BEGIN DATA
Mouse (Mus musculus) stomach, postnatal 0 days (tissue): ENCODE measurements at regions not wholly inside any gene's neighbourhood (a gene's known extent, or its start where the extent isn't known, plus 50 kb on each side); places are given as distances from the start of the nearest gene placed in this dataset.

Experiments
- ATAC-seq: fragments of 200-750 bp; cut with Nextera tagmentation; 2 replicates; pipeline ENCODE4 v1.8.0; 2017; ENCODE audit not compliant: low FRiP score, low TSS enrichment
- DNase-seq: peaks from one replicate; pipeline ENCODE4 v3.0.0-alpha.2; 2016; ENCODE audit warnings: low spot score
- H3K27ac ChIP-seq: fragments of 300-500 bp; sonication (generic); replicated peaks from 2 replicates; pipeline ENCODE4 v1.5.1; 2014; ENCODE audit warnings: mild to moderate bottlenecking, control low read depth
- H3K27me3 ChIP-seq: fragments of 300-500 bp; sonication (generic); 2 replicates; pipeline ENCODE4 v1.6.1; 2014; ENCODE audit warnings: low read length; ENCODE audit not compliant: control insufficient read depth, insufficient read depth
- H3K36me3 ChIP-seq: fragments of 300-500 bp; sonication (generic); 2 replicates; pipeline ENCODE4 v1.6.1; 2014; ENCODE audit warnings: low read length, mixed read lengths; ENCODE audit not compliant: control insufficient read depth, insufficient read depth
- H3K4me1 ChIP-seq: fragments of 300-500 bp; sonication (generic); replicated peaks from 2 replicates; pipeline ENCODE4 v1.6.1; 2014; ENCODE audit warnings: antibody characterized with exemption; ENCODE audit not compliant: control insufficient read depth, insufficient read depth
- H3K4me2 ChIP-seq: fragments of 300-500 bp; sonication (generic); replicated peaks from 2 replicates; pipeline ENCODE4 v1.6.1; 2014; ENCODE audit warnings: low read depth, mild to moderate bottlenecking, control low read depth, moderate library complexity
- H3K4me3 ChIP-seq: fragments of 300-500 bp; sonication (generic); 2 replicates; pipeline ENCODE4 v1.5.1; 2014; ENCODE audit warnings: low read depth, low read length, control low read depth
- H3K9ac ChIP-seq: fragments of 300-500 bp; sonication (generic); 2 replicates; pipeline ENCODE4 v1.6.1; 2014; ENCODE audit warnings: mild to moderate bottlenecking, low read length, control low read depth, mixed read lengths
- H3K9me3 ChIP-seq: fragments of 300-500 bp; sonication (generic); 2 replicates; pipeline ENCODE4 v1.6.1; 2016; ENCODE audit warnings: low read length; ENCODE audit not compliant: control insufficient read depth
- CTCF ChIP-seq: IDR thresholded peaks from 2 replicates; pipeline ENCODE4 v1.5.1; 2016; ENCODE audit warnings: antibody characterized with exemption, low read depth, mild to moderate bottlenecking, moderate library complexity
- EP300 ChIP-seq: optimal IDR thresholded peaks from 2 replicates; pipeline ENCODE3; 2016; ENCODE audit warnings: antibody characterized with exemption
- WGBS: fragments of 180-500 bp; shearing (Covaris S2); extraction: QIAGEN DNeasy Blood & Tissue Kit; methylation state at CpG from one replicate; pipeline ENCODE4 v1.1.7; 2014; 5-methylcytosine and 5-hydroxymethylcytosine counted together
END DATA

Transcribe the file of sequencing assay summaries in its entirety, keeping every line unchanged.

Mouse (Mus musculus) stomach, postnatal 0 days (tissue): ENCODE measurements at regions not wholly inside any gene's neighbourhood (a gene's known extent, or its start where the extent isn't known, plus 50 kb on each side); places are given as distances from the start of the nearest gene placed in this dataset.

Experiments
- ATAC-seq: fragments of 200-750 bp; cut with Nextera tagmentation; 2 replicates; pipeline ENCODE4 v1.8.0; 2017; ENCODE audit not compliant: low FRiP score, low TSS enrichment
- DNase-seq: peaks from one replicate; pipeline ENCODE4 v3.0.0-alpha.2; 2016; ENCODE audit warnings: low spot score
- H3K27ac ChIP-seq: fragments of 300-500 bp; sonication (generic); replicated peaks from 2 replicates; pipeline ENCODE4 v1.5.1; 2014; ENCODE audit warnings: mild to moderate bottlenecking, control low read depth
- H3K27me3 ChIP-seq: fragments of 300-500 bp; sonication (generic); 2 replicates; pipeline ENCODE4 v1.6.1; 2014; ENCODE audit warnings: low read length; ENCODE audit not compliant: control insufficient read depth, insufficient read depth
- H3K36me3 ChIP-seq: fragments of 300-500 bp; sonication (generic); 2 replicates; pipeline ENCODE4 v1.6.1; 2014; ENCODE audit warnings: low read length, mixed read lengths; ENCODE audit not compliant: control insufficient read depth, insufficient read depth
- H3K4me1 ChIP-seq: fragments of 300-500 bp; sonication (generic); replicated peaks from 2 replicates; pipeline ENCODE4 v1.6.1; 2014; ENCODE audit warnings: antibody characterized with exemption; ENCODE audit not compliant: control insufficient read depth, insufficient read depth
- H3K4me2 ChIP-seq: fragments of 300-500 bp; sonication (generic); replicated peaks from 2 replicates; pipeline ENCODE4 v1.6.1; 2014; ENCODE audit warnings: low read depth, mild to moderate bottlenecking, control low read depth, moderate library complexity
- H3K4me3 ChIP-seq: fragments of 300-500 bp; sonication (generic); 2 replicates; pipeline ENCODE4 v1.5.1; 2014; ENCODE audit warnings: low read depth, low read length, control low read depth
- H3K9ac ChIP-seq: fragments of 300-500 bp; sonication (generic); 2 replicates; pipeline ENCODE4 v1.6.1; 2014; ENCODE audit warnings: mild to moderate bottlenecking, low read length, control low read depth, mixed read lengths
- H3K9me3 ChIP-seq: fragments of 300-500 bp; sonication (generic); 2 replicates; pipeline ENCODE4 v1.6.1; 2016; ENCODE audit warnings: low read length; ENCODE audit not compliant: control insufficient read depth
- CTCF ChIP-seq: IDR thresholded peaks from 2 replicates; pipeline ENCODE4 v1.5.1; 2016; ENCODE audit warnings: antibody characterized with exemption, low read depth, mild to moderate bottlenecking, moderate library complexity
- EP300 ChIP-seq: optimal IDR thresholded peaks from 2 replicates; pipeline ENCODE3; 2016; ENCODE audit warnings: antibody characterized with exemption
- WGBS: fragments of 180-500 bp; shearing (Covaris S2); extraction: QIAGEN DNeasy Blood & Tissue Kit; methylation state at CpG from one replicate; pipeline ENCODE4 v1.1.7; 2014; 5-methylcytosine and 5-hydroxymethylcytosine counted together